Several major HVAC manufacturers recently reported their quarterly results for the April-June period and reflected how most contractors experienced this past spring — a collapse in April and May followed by a June that was hot in terms of both residential sales and weather. Manufacturers, like contractors, remain uncertain about the rest of the year and are finding it challenging to meet demand.
The first full month of the coronavirus pandemic and state lockdowns proved difficult for most manufacturers. May was a little better. Then came June, when the economy started moving again and temperatures reached record highs. Residential sales jumped.
Carrier saw its best month ever for residential orders in June. Trane reported record bookings in June. Lennox reported residential sales were up 7 percent in June. Modine said the upward trend continued through July.
“That’s not unexpected when you get that kind of heat,” said Emerson CEO David Farr.
Robert Sharp, executive president of Emerson Commercial & Residential Solutions, said more consumers experienced the heat while working from home. They wanted to improve their comfort and had little else to spend on this year.
“You’ve got a lot of people sitting at home and sitting on a pretty significant pile of cash,” Sharp said. “I don’t see any reason why this won’t continue through the season.”
Farr said now the goal becomes delivering on the demand and not missing the bounce. That means focusing on making sure factories can meet demand.
"The severe drop in customer demand and resulting plant shutdowns in the first quarter caused by COVID-19 appears to be behind us, but many of our manufacturing facilities continue to operate at well below normal capacity," said Modine Interim Chief Executive Officer Michael Lucareli.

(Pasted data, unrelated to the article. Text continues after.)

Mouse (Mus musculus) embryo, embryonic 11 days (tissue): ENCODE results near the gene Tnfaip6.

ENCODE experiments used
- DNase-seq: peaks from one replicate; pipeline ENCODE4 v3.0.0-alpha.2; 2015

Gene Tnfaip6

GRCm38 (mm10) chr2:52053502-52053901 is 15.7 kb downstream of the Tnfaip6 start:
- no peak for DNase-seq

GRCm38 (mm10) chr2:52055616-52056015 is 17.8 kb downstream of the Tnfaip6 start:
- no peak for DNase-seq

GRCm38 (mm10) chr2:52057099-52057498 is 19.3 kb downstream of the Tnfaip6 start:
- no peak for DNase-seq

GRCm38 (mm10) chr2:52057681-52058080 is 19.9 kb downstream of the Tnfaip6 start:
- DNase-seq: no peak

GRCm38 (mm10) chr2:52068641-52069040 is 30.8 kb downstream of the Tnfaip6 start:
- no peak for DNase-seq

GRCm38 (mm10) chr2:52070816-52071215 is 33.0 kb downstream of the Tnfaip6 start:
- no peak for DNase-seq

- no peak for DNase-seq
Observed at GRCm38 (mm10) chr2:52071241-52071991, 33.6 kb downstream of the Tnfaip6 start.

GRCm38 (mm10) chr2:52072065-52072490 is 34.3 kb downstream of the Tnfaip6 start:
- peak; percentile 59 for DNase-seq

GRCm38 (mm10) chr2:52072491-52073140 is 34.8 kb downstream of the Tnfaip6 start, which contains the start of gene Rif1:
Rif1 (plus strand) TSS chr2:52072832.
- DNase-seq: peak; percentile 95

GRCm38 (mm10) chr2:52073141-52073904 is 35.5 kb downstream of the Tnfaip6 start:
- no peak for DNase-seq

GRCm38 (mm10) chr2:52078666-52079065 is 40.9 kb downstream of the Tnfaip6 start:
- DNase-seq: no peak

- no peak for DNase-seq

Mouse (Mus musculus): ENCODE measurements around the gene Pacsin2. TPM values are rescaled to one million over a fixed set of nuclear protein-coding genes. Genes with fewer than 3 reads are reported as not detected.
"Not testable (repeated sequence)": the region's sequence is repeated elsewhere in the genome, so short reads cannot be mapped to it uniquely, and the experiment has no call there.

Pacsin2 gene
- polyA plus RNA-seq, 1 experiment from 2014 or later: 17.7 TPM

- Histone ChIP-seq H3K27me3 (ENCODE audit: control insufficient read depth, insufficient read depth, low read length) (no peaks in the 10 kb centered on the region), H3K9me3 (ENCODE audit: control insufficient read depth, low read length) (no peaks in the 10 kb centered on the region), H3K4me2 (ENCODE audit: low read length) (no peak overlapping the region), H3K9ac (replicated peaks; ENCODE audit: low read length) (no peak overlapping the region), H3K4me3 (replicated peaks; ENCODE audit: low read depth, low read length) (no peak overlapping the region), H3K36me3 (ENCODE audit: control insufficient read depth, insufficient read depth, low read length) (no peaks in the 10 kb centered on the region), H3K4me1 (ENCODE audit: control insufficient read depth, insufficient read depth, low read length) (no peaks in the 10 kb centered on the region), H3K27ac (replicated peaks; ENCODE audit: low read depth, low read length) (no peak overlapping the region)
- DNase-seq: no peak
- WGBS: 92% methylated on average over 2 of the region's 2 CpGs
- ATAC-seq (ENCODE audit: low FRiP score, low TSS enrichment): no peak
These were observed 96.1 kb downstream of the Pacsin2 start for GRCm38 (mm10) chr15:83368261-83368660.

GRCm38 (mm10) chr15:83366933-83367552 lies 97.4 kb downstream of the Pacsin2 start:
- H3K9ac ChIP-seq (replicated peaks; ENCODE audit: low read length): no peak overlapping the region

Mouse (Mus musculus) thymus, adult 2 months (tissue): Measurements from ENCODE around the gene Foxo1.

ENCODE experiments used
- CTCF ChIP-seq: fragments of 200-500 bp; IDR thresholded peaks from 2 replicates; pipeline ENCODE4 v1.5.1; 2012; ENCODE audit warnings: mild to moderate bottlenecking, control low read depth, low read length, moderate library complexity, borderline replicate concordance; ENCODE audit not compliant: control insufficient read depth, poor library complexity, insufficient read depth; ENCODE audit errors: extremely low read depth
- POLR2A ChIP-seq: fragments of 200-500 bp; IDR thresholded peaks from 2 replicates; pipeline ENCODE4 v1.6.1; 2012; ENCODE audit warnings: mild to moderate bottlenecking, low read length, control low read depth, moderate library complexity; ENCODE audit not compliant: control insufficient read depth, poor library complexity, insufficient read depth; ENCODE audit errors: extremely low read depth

Emerson also dealt with a number of production issues in its latest quarter. The company stopped production at some facilities for cleaning. It also had to shut down a plant in Mexico at the request of the local government. Farr said now Emerson needs to ensure employees don’t feel the need to take unnecessary risks and come in when they are sick.
“The key issue is we have to keep those plants running and we have to keep them running safely,” he said. “It’s one thing to run a plant full out when you are not in a COVID environment. When you have a COVID environment, you have to be very, very careful to not stress the workforce and have something get in there and half the plant comes down with COVID.”
Adding to the challenge is the number of distributors that have been disrupted by the pandemic. So even if Emerson produces the needed equipment, it’s sometimes difficult to get it to contractors.
The good news on the residential side offset weakness in the commercial sector. All the manufacturers reported lower commercial demand, although they see signs for hope. Modine announced it would allocate more resources for data centers, which grow in importance as people conduct more activity online, ranging from working to grocery shopping. Carrier reported strong demand for its OptiClean portable negative air machine on the commercial side. Carrier CEO David Gitlin expects an increased investment in IAQ in general to continue even if the pandemic subsides.
“Even post-vaccine, whenever that comes, society is shining a light on the criticality of the health and safety of indoor air environments,” Gitlin said.
Carrier reports more demand for digital controls as commercial clients realize there could be times when they have limited physical access to their buildings. Carrier executives also expect more service work from commercial clients.
“Services typically hold up better than equipment in a downturn as owners look to extend the life of existing equipment and we’re seeing signs of that during this pandemic,” said Dave Regnery, Trane’s chief operating officer.
Trane CEO Michael Lamach said the economy is slowly progressing forward, but the sit remains tenuous and provides limited visibility. Other executives echoed that opinion.
“COVID cases continue to rise and economic visibility is uncertain,” Gitlin said. “Therefore, we will continue to focus on what we control, effectively managing the business during times of uncertainty and remaining flexible and opportunistic.”
Sharp said the large amount of variables, ranging from volatility in cases to uncertainty about responses, makes it difficult to forecast too far into the future.
“There’s a lot of noise in the system right now,” he said.